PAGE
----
By Eliud Owalo
For starters, Malabo is the island capital of Equatorial Guinea. Itâ€™s here where African Heads of state met in June 2014 and signed the Â Malabo protocol, which among other things, is aimed at expanding the mandate of the African Court of Justice and Human Rights to include handling cases of crimes against humanity.
The ACJHR itself is a moribund institution that has been in existence for quite sometime without any known record of serious legal accomplishments.
Amazingly, such a presumably serious protocol was signed in a country where thousands of innocent lives have been consigned to graves and where many people continue to suffer from untold repression and debilitating economic hardships under the rule of a typical African big man in the name of President Teodoro Obiang Nguema.
Seriously, if only to give hope to the downtrodden African people, such a protocol should have been signed in a territory where respect for human rights, rule of law, accountability and democracy are manifestly practiced. Unfortunately, such places do not exist in Africa. Most Africa states are better known for their records of extreme abuses of human rights with impunity and for having National constitutions which accord sitting presidents immunity from legal prosecution. This privilege is often used as a carte blanche for committing atrocities.
Judging from the performance of the Africa court so far and given the lack of precedent in Africa in this regard, there is no doubt that the expanded Africa court will deliver no Justice to the African people who have been subjected, over the years, to awful treatment with impunity . The truth is, the court is a decoy institution intended to shield the African dictators and murderous from facing the law. It is simply a legal decoy put in place to hoodwink the international community that African leaders can also be serious about Justice and the rule of law.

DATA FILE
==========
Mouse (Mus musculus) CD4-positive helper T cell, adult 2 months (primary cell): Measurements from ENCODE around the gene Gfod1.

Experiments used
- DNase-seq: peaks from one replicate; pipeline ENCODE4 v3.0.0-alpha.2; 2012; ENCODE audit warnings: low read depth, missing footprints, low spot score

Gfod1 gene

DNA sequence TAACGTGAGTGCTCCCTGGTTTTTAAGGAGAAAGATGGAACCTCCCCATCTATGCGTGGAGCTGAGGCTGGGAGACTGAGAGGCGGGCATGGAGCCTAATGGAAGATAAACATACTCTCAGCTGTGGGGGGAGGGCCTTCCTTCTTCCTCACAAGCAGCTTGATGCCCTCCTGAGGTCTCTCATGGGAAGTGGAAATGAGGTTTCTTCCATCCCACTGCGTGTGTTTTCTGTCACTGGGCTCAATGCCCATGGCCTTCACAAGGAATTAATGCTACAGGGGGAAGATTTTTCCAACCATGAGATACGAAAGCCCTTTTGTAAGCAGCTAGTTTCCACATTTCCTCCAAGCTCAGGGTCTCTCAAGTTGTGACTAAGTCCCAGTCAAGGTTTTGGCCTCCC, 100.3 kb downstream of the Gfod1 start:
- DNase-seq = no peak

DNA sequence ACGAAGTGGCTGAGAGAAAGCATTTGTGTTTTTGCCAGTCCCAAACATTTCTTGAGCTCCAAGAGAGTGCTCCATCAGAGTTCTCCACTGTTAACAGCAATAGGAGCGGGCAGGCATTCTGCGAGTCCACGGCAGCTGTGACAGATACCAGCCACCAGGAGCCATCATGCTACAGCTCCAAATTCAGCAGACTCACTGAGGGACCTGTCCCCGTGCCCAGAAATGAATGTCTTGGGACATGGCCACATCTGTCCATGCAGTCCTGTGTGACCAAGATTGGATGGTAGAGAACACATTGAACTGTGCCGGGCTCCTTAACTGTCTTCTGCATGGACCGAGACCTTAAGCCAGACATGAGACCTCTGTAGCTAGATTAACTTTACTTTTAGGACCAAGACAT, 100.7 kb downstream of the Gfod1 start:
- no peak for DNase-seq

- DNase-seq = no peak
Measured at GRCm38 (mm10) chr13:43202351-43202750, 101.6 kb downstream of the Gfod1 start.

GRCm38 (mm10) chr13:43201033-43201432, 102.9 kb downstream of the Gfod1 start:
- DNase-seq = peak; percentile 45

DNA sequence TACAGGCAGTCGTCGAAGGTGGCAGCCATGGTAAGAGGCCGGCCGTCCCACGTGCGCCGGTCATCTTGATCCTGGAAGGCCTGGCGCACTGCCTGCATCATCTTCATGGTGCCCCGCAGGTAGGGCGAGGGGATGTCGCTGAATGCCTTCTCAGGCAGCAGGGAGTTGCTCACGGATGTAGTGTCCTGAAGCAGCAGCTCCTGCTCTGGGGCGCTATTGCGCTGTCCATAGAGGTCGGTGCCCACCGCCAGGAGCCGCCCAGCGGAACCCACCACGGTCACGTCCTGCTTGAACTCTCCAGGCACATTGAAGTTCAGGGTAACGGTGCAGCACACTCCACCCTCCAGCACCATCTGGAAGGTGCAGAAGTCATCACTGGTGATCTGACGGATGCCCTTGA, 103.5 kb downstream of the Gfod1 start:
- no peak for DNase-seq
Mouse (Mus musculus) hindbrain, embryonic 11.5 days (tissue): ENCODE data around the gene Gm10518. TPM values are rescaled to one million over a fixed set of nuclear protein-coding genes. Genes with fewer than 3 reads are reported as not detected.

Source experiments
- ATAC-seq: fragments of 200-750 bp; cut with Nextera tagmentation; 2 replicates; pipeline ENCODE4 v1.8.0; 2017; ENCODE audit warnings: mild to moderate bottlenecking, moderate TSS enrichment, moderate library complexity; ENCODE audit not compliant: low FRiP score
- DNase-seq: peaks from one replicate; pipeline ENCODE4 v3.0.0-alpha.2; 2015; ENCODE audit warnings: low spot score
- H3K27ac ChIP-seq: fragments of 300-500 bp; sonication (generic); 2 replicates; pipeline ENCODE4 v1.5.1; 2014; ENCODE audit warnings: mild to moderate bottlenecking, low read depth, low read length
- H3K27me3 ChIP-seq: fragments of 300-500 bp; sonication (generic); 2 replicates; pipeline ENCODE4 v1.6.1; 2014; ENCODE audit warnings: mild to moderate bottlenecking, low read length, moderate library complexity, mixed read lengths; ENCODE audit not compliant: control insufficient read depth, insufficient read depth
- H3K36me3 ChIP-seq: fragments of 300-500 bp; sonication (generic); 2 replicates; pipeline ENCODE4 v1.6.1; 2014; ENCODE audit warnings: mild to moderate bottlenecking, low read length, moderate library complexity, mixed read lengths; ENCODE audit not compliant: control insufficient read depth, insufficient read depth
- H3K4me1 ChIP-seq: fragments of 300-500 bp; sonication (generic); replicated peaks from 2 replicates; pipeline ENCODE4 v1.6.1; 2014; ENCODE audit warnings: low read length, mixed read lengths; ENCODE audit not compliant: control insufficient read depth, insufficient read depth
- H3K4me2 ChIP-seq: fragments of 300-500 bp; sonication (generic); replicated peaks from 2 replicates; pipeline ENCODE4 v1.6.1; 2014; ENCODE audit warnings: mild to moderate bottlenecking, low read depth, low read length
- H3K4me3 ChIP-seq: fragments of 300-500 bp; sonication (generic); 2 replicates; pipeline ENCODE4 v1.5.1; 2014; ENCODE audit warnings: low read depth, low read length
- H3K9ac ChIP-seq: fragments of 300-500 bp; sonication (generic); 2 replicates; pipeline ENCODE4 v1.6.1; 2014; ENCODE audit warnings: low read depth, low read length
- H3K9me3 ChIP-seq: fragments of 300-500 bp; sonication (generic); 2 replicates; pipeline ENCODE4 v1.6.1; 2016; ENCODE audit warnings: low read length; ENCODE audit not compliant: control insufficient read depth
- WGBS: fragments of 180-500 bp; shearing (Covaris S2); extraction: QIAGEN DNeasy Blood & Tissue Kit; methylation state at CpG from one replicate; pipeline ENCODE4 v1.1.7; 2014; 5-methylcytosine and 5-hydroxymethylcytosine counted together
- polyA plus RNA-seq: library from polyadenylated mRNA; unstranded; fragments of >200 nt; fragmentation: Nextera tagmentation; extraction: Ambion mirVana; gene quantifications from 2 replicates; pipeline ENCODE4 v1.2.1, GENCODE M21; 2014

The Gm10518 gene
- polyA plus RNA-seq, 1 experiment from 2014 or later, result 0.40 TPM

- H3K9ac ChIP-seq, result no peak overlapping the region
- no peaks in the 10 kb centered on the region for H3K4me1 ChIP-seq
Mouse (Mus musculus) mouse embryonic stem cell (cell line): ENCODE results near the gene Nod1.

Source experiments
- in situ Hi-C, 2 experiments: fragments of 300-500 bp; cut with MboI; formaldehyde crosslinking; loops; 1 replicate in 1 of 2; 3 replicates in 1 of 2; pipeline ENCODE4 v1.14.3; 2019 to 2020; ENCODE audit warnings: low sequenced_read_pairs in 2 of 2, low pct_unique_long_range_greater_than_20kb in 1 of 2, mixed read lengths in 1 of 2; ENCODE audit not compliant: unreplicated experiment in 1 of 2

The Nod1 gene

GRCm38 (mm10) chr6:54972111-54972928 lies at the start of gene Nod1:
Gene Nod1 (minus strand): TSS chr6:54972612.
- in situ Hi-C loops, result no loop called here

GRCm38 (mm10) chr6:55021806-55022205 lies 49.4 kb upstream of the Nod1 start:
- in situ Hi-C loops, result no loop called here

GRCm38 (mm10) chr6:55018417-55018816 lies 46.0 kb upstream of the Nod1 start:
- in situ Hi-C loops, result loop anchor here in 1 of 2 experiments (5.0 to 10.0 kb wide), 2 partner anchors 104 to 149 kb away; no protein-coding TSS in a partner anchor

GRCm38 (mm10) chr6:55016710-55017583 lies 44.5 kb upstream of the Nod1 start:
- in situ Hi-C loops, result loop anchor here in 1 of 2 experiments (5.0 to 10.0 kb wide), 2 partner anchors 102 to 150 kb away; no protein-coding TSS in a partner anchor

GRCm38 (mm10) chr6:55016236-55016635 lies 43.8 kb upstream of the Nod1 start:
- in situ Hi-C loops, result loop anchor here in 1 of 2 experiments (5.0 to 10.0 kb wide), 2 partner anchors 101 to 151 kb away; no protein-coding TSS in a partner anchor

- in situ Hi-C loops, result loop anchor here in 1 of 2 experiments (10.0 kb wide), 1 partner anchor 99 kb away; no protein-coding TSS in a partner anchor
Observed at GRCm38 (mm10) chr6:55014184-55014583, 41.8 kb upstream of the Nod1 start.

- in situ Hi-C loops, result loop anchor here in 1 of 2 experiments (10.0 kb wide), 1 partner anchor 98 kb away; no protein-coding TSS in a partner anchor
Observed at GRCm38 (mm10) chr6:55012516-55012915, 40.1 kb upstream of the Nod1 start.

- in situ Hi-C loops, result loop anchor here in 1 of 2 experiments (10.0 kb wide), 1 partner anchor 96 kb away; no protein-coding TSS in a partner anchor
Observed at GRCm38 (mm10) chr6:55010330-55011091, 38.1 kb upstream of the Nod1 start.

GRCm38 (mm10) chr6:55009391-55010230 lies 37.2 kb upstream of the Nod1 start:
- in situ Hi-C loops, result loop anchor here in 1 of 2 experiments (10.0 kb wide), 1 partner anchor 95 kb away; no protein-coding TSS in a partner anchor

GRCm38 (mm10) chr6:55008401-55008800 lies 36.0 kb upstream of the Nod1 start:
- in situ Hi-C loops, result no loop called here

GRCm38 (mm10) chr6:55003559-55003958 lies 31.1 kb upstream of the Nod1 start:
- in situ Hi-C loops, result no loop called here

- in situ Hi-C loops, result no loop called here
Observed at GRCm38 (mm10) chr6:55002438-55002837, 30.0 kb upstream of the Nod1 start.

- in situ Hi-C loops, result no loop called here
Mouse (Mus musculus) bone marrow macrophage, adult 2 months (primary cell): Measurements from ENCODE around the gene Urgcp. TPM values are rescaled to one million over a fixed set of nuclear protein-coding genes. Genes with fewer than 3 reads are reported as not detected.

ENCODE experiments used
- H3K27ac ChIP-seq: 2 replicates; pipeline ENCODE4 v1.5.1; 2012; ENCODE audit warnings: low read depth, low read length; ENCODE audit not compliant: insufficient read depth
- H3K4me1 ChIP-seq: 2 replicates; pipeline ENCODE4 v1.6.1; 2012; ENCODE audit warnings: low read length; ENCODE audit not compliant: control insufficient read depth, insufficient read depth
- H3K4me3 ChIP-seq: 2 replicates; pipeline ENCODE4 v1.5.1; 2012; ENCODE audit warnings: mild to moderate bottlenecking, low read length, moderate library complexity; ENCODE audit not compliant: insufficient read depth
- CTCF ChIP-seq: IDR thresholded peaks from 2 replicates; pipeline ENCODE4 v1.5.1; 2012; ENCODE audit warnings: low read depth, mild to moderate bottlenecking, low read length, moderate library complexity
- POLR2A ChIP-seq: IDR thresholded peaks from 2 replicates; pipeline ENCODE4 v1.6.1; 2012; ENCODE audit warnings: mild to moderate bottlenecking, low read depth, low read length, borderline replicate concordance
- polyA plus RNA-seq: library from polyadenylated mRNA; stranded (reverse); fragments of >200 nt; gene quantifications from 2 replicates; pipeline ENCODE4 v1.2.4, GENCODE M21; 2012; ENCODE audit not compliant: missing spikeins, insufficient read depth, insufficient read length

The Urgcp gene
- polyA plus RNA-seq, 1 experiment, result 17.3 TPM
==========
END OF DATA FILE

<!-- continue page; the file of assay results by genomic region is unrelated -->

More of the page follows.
In order to unravel the pretense underlying the proposed African Court, one needs to read the Statute on which the court is founded including the manner in which the court officials (Judges and Prosecutors) are appointed and discharged from duty.
Upon close scrutiny, it emerges that such judges and prosecutors must be proved subservient to the appointing Heads of State whom they are interestingly expected to preside over their trials on matters such as abuse of office and crimes against humanity. This is a complete sham. Honestly, it is hard to believe that such court can independently exist and function in Africa. Obviously, there would be manipulations, outright threats and even elimination of Judges and prosecutors who may tend to act with impartiality. Further, considering the shaky economic state of most African countries, the viability of the proposed court is in great doubt.
In the same vein, it should be recalled that most African states that are now campaigning against the International Criminal Court (ICC) are the majority signatories to the Rome Statute on whose basis the ICC is founded. They are now infuriated simply because of their inability to influence and manipulate the court in their favor. It is such independence of the ICC that the proposed Africa court will dearly miss.
Admittedly, the Africa court belongs to a much lower institutional class compared to the ICC. In terms of standards, independence, jurisdiction, vision and integrity, the African court stands no chance of rising up to effectively ensure justice for victims of atrocities caused by African leaders. In such a scenario, ICC remains the best hope for Africans. What is needed now is the tightening of the Rome Statute to totally deny undue privileges to African leaders facing trials at the court. Such people should be put in remand while under going trial to prevent them from eliminating witnesses against them.
Instructively, our Constitution makes public participation in key decision-making an obligation for the Government. Accordingly, therefore, the citizens ought to challenge the Jubilee Government for acting with contempt of public opinion when it contributed US Dollars one million to the African court without seeking public consent. Further, because the people wield the sovereign power, they need to be fully consulted on the Jubilee Governmentâ€™s intention to withdraw Kenya from the ICC. In fact, a national referendum would be required to determine the public opinion on the matter.